Meanwhile the instrumentation is classic metal, filled with killer riffs and power solos. On "Sword of Damocles" they deliver an unchecked aggression that is unattainable by metal groups well their juniors. It's power metal in as pure a form as you could ask for, punctuated by Scott Travis' thunderous drums and Faulkner and Glenn Tipton's fantastic guitar work. They don't all quite pan out of course, but when you've taken on a sixty-minute project that's to be expected. It seems rare these days for albums to reach the hour mark; most aim for the forty-five minute stage and anything else makes the album lose its way. Here that isn't quite the case, although the middle of the album sags a bit with "Hell and Back" and "Cold Blooded." That they follow up the superior "March of the Damned," with its strong concept and impressive bass work, and the very solid 1980s-sounding "Down in Flames" is unfortunate. But the two tracks just feel out of place, with "Hell and Back" perhaps featuring Halford's worst vocal work on the album amidst a ballad-like followed up by a relatively uninspiring heavier sound. And "Cold Blooded" takes a similar tack without much success.
But those two songs are the sole down points; from there it picks up nicely all the way through to the end. "Metalizer" has Scott Travis blasting his bass through with Halford's vocals matching nicely. This is the closest the band has come to their peak sound in quite some time. "Crossfire" is a bluesy metal joy and "Secrets of the Dead" lays on the mood to great effect. "Battle Cry" is exactly what its title implies, a take-no-prisoners power song, before they slow it down for the excellent "Beginning of the End." If it really is the end for them (and let's be honest, it may well not be), there are far worse ways to go out.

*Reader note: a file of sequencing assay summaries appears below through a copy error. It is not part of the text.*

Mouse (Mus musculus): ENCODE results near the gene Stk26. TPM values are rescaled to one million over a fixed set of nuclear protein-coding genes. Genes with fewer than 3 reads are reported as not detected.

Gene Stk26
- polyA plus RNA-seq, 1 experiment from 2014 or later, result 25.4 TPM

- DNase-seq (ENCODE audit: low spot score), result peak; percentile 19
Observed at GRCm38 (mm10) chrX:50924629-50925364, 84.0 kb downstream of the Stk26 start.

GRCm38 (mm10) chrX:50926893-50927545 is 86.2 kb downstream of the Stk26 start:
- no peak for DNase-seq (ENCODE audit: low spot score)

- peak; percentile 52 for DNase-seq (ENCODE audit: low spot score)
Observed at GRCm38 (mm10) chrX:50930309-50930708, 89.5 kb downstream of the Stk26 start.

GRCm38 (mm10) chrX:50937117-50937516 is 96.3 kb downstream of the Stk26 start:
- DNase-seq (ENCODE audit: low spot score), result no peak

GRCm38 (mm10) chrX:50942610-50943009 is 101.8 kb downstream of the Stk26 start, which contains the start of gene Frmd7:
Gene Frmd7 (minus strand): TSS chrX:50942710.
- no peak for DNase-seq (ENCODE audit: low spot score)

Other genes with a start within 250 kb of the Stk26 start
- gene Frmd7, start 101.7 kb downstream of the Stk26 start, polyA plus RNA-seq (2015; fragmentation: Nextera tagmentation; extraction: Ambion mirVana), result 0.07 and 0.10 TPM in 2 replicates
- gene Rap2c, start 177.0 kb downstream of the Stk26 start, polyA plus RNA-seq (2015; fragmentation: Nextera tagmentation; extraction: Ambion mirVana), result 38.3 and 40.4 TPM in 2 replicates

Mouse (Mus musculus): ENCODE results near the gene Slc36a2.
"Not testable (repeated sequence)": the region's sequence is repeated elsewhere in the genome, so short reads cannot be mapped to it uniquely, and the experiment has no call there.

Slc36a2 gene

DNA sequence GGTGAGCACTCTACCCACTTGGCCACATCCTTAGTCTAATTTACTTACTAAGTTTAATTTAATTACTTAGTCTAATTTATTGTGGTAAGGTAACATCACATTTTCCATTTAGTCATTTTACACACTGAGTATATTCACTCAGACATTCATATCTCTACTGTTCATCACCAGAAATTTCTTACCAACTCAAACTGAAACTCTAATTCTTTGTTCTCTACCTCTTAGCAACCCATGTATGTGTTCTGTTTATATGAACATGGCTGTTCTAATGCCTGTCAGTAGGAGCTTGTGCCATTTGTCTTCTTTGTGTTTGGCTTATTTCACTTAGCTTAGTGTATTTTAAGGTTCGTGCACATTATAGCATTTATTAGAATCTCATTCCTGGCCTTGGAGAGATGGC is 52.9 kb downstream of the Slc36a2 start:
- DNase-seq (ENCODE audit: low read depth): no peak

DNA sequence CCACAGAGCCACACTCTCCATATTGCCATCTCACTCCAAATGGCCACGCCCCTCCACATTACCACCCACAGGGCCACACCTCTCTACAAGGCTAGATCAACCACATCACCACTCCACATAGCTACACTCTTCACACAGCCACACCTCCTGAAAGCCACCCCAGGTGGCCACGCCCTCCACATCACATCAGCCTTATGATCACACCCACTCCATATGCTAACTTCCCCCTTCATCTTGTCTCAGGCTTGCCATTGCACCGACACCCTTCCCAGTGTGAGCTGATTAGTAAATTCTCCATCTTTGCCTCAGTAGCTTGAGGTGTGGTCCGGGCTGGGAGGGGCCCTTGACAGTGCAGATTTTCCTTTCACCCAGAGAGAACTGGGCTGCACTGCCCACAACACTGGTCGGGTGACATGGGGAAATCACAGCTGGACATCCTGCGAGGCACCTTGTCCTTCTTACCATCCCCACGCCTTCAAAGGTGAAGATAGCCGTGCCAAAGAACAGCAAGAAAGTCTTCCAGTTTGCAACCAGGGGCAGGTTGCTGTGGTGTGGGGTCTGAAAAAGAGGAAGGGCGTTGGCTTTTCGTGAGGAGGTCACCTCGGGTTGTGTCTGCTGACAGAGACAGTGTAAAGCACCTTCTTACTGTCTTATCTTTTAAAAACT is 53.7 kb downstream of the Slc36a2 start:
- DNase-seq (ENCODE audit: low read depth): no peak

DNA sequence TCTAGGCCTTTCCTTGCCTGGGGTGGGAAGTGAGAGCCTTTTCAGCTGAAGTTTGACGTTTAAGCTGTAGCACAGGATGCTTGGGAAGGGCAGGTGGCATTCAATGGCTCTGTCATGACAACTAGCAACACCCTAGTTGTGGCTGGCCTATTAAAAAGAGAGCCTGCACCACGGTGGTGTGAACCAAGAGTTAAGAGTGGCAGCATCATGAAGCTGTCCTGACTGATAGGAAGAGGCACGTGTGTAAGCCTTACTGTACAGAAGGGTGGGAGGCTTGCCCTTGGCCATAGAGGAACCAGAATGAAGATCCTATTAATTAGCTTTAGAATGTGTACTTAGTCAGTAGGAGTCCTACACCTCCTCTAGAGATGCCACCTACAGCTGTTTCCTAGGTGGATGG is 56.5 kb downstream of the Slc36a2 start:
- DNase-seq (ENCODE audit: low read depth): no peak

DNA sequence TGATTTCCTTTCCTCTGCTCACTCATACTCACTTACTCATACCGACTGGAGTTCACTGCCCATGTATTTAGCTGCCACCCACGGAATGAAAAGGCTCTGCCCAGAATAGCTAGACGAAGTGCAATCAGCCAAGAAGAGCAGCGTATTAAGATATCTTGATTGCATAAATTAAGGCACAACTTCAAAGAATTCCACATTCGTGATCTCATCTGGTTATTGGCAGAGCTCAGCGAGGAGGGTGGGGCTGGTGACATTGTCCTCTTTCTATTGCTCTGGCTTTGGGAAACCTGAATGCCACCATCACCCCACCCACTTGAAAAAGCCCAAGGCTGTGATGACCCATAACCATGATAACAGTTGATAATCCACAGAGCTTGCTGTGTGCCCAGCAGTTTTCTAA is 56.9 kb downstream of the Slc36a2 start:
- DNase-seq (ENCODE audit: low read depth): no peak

Standout Tracks: "Dragonaut," "Sword Of Damocles," "March Of The Damned," "Metalizer," "Secrets of the Dead," "Beginning Of The End"
Skippable: "Hell and Back," "Cold Blooded"
The 411: With Redeemer of Souls, Judas Priest goes back to what has worked best for them and the results are fantastic. This is power metal the way that it needs to be and if Rob Halford's voice isn't what it used to be, he still shows that he has a lot to offer. Full of mythological wackiness and calls to arms, Redeemer of Souls is easily their best work since Painkiller and while it doesn't top that album, it still stands tall within the group's discography. If the band does finally hang it up without producing another album the way they've been hinting at for a while now, they can certainly say they went out on a high note.